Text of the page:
Milk fat content

The milk fat content differs within and between dairy products, see table 1.1  Raw farm milk, full-fat milk, semi skimmed milk and skimmed milk each have their own percentage of fat. Raw milk has an average fat content of 4.4g of milk fat per 100g, and can be skimmed to obtain lower fat varieties. Full-fat milk is standardised to 3.5% of fat and semi skimmed milk contains approximately 1.5% fat. Skimmed milk and buttermilk are very low in fat and, on average, contain 0.1 or 0.2% fat respectively. Due to international differences in standardisation however, the fat percentage for (semi)-skimmed, whole milk and buttermilk can vary according to country.

Goodness of dairy 1


Vitamins in dairy

Table 1: Amounts of fat in dairy products1

Product Energy (kcal/100g) Fat (g/100g) Saturated fatty acids (g/100g) Monounsaturated fatty acids (g/100g) Polyunsaturated fatty acids (g/100g) Trans fatty acids (g/100g)
Milk, full fat 66 3.9 2.5 1.0 0.1 0.1
Milk, semi skimmed 46 1.7 1.1 0.4 Tr 0.1
Milk, skimmed 32 0.2 0.1 0.1 Tr Tr
Yoghurt, full fat 79 3.0 1.7 0.9 0.2 N
Yogurt, skimmed 56 1.0 0.7 0.2 Tr1 Tr
Cheese, Gouda 48+ full fat 377 30.6 20.3 7.4 0.9 1.1
Cheese, cream 439 47.4 29.7 13.7 1.4 N
Butter 744 82.2 52.1 20.9 2.8 2.9
Cream 239 23.9 14.9 6.9 0.7 N

1 Traces

Milk fat composition

Milk fat is composed of a broad range of fatty acids, which makes it one of nature’s most complex fatty acid fractions. More than 200 different fatty acids are naturally present in milk.

  1. Fat in milk

The actual fat content and composition of milk varies naturally due to several factors, including cow feed composition, which differs in summer and winter, and the amount of time cows spend grazing, as well as intrinsic differences between cows.3  The relatively small amount of fat in milk is quite complex when compared to the fat profile of some major plant fats and oils, even if the major fatty acids are the only ones taken into account, see table 2 for a comparison on the major fatty acids.4

Table 2: Fatty acid composition of milk fat* and a selection of plant oils4

Food sources SAFA – short and medium chain length (g/100g)** SAFA – long chain length (g/100g)*** Monounsaturated fatty acids (g/100g) Polyunsaturated fatty acids (g/100g) Trans fatty acids (g/100g) ****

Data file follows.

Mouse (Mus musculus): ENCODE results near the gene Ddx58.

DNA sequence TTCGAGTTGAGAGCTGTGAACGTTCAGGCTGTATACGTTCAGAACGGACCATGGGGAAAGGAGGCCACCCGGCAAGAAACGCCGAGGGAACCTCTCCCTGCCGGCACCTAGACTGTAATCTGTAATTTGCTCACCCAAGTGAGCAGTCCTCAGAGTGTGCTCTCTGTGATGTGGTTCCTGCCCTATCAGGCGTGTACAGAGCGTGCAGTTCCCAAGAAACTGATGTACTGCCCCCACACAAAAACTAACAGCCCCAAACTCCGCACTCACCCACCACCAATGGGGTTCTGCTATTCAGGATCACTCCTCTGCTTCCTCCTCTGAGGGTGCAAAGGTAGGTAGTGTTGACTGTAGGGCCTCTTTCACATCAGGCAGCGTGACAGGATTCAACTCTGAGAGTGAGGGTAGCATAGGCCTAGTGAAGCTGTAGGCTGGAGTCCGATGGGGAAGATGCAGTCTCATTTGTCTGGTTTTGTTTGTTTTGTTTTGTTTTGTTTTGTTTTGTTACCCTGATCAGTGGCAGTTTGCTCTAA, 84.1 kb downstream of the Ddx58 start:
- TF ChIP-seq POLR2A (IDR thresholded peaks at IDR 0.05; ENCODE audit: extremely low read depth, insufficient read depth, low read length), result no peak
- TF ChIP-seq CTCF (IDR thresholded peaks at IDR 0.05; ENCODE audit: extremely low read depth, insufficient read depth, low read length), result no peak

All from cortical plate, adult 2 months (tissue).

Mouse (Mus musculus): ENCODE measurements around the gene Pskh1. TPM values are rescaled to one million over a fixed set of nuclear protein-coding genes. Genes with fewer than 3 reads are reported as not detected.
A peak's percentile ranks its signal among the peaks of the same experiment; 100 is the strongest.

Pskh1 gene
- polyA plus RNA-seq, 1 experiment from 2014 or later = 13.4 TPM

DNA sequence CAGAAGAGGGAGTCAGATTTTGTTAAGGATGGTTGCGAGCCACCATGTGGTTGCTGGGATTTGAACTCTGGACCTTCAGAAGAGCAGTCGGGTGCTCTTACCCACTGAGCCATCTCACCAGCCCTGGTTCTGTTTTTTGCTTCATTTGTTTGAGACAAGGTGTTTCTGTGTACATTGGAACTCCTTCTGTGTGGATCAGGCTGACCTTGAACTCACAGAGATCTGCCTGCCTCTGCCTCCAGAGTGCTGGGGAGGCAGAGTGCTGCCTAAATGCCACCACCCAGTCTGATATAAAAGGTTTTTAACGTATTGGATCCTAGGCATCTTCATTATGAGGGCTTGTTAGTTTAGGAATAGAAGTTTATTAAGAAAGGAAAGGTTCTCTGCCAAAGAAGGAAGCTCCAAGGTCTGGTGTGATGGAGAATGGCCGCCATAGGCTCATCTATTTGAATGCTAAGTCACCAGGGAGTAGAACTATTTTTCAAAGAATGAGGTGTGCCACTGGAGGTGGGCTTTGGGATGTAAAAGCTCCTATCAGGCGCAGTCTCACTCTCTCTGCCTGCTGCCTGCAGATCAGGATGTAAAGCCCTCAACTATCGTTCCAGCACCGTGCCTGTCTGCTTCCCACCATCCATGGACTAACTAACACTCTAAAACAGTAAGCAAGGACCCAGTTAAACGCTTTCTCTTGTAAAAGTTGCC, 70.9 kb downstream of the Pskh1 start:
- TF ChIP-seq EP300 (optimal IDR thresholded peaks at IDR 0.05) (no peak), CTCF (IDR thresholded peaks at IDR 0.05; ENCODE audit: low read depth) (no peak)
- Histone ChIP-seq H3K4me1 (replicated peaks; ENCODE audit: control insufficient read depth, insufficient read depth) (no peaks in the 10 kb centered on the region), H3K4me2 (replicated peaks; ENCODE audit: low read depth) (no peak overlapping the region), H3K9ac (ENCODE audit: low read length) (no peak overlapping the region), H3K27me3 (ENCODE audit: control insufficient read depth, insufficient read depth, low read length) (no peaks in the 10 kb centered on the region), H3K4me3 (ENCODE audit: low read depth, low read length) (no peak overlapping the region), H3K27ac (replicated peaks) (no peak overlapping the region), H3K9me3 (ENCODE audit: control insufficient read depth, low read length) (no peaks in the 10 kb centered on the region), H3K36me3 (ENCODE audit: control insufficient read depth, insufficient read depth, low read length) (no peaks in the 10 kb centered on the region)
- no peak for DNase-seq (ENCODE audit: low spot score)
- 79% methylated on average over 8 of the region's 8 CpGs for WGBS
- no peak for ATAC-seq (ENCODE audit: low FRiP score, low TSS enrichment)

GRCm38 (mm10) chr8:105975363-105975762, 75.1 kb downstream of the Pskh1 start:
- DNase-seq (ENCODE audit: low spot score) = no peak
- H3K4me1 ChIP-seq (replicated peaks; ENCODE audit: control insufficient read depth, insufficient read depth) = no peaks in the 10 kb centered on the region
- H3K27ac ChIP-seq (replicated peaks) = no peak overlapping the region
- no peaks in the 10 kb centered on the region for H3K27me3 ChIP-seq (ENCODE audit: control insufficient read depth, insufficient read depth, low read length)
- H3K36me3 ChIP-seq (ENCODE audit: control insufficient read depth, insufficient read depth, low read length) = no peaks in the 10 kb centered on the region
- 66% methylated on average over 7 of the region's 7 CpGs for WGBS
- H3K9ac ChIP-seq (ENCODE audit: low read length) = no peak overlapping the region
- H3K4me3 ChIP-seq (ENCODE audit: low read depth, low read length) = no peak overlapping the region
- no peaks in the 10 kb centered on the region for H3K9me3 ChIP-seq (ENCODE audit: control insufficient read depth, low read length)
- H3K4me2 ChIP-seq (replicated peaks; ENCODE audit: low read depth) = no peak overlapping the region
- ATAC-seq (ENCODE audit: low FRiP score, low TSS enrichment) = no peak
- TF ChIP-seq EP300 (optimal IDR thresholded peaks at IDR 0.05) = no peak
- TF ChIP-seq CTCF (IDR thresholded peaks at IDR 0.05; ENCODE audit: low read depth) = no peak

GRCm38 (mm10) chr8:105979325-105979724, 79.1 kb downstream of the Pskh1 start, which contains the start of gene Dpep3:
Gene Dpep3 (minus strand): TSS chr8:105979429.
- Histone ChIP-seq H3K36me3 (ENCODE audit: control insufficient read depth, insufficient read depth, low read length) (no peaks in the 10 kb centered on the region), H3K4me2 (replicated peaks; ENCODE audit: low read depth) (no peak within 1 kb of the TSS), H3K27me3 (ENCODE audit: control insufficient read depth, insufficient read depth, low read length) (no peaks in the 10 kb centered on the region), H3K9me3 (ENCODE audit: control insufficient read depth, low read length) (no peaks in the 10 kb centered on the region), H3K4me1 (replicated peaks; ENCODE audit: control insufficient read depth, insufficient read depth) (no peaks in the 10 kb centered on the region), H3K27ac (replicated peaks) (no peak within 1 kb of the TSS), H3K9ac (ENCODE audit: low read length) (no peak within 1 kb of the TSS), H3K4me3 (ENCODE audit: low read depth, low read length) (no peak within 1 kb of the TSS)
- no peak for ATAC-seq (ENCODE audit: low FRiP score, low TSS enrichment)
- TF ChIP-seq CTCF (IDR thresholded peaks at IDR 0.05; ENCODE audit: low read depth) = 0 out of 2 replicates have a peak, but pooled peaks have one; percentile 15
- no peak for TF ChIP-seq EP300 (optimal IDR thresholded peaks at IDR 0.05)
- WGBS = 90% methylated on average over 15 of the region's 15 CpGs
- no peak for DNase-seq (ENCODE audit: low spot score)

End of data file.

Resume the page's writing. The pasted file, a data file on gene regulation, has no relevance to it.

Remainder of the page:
Milk – summer* 13 53 26 3 3
Milk – winter* 11 60 21 2 2
Olive oil 16 71 11
Sunflower oil 13 19 69
Palm kernel oil 4 75 15 2
Coconut oil 14 77 6 2

*FrieslandCampina data
**Short + medium chain SAFA = C4-C10
***Long chain SAFA = C12-C22
****Excludes Conjugated Linoleic Acid, which is 1.3 g (own factory milk – summer) and 0.7 g (own factory milk – winter)

  1. Milk fat blend

In the milk fat blend, saturated fatty acids make up roughly 60-70% of the total fat content. The remaining 30-40% fats are unsaturated fatty acids, and to a large extent oleic acid, a monounsaturated fatty acid. Milk fat also contains some polyunsaturated omega-6 and omega-3 fatty acids, but these are present only in relatively small quantities. Milk fat generally contains around 1.3% linoleic acid and 0.5% alpha linolenic acid, with concentrations that can increase significantly in spring and summer compared to autumn and winter.3,5 Milk and dairy products also contain small quantities of natural polyunsaturated acids with a trans and a cis binding, which are commonly referred to as conjugated linoleic acid.


  1. R.A. McCance and E.M. Widdowson, McCance and Widdowson’s The composition of Foods. Sixth summary ed. 2002: Cambridge: Royal Society of Chemistry.
  2. P. Walstra et. al., Dairy science and technology. 2nd ed. 2006.
  3. J.M. Heck JM et al., Seasonal variation in the Dutch bovine raw milk composition. J Dairy Sci, 2009. 92(10): p. 4745-55.
  4. Own data FrieslandCampina, 2007.
  5. H.J. van Valenberg, et al., Concentrations of n-3 and n-6 fatty acids in Dutch bovine milk fat and their contribution to human dietary intake. J Dairy Sci., 2013. 96(7): p. 4173-81.